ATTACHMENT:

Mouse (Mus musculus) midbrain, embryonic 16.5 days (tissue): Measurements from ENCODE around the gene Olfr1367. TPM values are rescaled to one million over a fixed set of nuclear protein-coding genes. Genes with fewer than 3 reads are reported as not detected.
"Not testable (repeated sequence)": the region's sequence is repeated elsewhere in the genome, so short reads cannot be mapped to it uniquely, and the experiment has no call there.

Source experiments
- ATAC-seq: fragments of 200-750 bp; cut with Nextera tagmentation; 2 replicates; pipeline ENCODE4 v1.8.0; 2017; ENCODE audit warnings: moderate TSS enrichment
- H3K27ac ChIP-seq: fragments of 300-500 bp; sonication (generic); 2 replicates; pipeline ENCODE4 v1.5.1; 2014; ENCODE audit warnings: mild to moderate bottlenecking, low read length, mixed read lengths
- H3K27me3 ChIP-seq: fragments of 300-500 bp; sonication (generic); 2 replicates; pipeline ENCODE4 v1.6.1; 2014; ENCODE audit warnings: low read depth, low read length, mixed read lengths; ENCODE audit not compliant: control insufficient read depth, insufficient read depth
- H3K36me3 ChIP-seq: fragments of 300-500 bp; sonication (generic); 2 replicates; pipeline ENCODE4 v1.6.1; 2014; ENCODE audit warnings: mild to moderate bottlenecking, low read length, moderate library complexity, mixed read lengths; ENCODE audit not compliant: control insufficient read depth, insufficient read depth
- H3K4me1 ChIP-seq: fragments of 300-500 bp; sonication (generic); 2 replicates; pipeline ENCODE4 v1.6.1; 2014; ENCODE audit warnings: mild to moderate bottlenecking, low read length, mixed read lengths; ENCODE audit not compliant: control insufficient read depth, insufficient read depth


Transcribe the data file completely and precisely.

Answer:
Mouse (Mus musculus) midbrain, embryonic 16.5 days (tissue): Measurements from ENCODE around the gene Olfr1367. TPM values are rescaled to one million over a fixed set of nuclear protein-coding genes. Genes with fewer than 3 reads are reported as not detected.
"Not testable (repeated sequence)": the region's sequence is repeated elsewhere in the genome, so short reads cannot be mapped to it uniquely, and the experiment has no call there.

Source experiments
- ATAC-seq: fragments of 200-750 bp; cut with Nextera tagmentation; 2 replicates; pipeline ENCODE4 v1.8.0; 2017; ENCODE audit warnings: moderate TSS enrichment
- H3K27ac ChIP-seq: fragments of 300-500 bp; sonication (generic); 2 replicates; pipeline ENCODE4 v1.5.1; 2014; ENCODE audit warnings: mild to moderate bottlenecking, low read length, mixed read lengths
- H3K27me3 ChIP-seq: fragments of 300-500 bp; sonication (generic); 2 replicates; pipeline ENCODE4 v1.6.1; 2014; ENCODE audit warnings: low read depth, low read length, mixed read lengths; ENCODE audit not compliant: control insufficient read depth, insufficient read depth
- H3K36me3 ChIP-seq: fragments of 300-500 bp; sonication (generic); 2 replicates; pipeline ENCODE4 v1.6.1; 2014; ENCODE audit warnings: mild to moderate bottlenecking, low read length, moderate library complexity, mixed read lengths; ENCODE audit not compliant: control insufficient read depth, insufficient read depth
- H3K4me1 ChIP-seq: fragments of 300-500 bp; sonication (generic); 2 replicates; pipeline ENCODE4 v1.6.1; 2014; ENCODE audit warnings: mild to moderate bottlenecking, low read length, mixed read lengths; ENCODE audit not compliant: control insufficient read depth, insufficient read depth